On November 9, 1918, OPC missionary Florence Handyside was born in Rochester, New York. Growing up in a Methodist family, Florence's father became upset when the local Methodist church replaced a faithful minister with a liberal one. Mr. Handyside would join a non-denominational congregation. Florence started attending Covenant OPC in Rochester and started to grow in her knowledge of the Reformed faith under the pastoral ministry of Peter Pascoe. Her heart's desire soon thereafter was to be a missionary.
With the support of her parents, Florence attended Moody Bible Institute in Chicago to be trained as a missionary. At Moody, she learned about the gospel work in Korea, including that of OPC missionaries Bruce and Kathy Hunt. After World War II ended, she traveled to Philadelphia to met with Robert Marsden, general secretary of the OPC Committee on Foreign Missions. Marsden told her that it was too dangerous at that time to send any missionaries to Korea.
Undeterred, Florence applied to the US Army to serve as a secretary in Korea. She was accepted and arrived in Seoul in April 1948. In June, she visited OPC missionary Bruce Hunt, and their meeting went well. In January 1949, Marsden and the Committee made Florence the first single woman missionary in the OPC. She was excited about the opportunity and began to prepare for full time service. However, at the beginning of February she became severely ill. She had contracted polio. Paralysis started to extend over her body, finally reaching her heart. Florence Handyside would go to be with the Lord on February 12, 1949.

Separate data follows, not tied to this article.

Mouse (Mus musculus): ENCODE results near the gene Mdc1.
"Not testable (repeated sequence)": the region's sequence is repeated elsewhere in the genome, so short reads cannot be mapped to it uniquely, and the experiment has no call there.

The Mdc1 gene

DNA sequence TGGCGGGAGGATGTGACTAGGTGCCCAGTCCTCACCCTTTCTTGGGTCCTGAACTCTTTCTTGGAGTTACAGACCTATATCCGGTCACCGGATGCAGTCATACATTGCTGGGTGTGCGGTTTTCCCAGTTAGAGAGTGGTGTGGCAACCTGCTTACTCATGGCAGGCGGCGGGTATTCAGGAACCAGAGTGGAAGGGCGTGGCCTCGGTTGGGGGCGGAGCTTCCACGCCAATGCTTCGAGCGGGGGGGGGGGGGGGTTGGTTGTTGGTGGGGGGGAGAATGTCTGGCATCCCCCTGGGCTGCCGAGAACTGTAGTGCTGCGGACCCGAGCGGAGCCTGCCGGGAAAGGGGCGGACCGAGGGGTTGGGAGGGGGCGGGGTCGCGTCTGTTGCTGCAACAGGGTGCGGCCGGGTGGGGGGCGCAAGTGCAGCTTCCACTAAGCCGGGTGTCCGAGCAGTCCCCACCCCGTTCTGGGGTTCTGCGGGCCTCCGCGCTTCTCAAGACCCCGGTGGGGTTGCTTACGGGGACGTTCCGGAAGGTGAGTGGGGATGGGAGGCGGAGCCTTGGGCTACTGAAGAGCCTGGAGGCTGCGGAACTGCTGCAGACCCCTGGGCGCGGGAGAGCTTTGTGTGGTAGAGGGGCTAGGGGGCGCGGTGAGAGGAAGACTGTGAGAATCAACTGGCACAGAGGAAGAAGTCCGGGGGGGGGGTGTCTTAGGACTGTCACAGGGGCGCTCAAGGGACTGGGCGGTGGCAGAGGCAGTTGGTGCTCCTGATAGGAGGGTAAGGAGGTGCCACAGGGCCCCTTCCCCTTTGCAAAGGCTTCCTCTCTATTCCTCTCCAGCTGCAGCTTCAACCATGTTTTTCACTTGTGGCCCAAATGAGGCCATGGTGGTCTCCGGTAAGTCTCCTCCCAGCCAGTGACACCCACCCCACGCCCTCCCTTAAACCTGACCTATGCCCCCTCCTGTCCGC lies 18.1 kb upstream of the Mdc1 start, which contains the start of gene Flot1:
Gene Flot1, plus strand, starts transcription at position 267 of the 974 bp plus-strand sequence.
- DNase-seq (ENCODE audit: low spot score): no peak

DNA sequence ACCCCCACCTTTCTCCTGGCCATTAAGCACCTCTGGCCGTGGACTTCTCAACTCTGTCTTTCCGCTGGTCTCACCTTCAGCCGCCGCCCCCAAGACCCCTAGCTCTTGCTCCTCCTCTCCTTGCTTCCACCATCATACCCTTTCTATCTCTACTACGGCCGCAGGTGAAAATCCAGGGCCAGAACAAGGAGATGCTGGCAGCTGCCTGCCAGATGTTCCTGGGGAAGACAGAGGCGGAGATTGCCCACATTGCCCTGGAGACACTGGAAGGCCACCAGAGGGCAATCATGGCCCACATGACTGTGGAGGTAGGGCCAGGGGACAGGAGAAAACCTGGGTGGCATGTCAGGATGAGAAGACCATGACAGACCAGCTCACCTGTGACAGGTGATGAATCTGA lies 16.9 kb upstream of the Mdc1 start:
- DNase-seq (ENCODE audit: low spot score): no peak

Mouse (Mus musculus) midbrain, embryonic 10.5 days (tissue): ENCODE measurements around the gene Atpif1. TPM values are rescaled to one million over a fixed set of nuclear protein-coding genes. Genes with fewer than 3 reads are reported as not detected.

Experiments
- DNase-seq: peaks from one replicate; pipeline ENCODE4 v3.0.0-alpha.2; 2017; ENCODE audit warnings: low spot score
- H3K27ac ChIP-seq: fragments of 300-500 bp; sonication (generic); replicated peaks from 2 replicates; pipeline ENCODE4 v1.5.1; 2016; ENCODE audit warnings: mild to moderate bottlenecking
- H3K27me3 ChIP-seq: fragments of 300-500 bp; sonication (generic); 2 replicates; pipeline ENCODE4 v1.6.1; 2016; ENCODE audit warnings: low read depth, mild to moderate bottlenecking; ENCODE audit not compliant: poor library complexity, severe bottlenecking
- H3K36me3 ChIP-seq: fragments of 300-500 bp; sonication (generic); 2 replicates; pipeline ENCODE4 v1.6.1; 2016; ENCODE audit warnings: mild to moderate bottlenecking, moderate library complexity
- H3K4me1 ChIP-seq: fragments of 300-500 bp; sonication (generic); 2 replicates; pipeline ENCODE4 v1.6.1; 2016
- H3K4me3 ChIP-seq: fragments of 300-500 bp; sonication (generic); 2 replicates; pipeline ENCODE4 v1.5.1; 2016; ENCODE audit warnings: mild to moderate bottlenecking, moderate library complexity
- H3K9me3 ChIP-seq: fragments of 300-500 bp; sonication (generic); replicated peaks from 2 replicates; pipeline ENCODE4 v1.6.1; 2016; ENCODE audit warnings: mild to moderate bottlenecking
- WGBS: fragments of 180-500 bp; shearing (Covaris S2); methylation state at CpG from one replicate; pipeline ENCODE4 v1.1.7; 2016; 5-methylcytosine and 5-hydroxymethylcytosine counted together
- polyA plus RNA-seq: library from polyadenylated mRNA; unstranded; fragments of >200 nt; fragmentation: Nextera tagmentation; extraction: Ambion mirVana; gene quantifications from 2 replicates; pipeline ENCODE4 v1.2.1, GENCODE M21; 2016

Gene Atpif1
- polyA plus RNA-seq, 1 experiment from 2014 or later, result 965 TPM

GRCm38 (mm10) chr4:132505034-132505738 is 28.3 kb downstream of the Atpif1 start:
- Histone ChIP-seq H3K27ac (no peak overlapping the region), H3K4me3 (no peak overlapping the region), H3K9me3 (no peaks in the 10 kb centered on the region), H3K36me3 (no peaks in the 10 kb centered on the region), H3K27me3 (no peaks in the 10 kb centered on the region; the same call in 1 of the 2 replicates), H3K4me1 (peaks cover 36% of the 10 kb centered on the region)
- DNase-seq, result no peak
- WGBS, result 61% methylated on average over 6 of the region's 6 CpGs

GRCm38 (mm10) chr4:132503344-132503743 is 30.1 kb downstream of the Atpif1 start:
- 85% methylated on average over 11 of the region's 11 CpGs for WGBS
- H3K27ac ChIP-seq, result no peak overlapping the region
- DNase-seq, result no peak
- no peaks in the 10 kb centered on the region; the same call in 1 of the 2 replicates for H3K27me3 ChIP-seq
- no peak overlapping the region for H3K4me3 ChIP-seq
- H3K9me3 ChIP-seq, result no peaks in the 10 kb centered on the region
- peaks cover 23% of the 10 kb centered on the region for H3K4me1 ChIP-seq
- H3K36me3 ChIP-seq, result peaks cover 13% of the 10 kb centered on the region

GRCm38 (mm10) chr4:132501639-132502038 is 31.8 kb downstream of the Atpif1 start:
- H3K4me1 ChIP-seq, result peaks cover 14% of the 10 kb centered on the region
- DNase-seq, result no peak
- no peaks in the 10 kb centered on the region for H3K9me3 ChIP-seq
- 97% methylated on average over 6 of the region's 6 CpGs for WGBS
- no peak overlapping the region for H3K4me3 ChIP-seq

A full account of the life and service of Florence Handyside by Caroline Weestra can be found in Choosing the Good Portion: Woman of the Orthodox Presbyterian Church which is available on OPC.ORG here.
Picture: Florence Handyside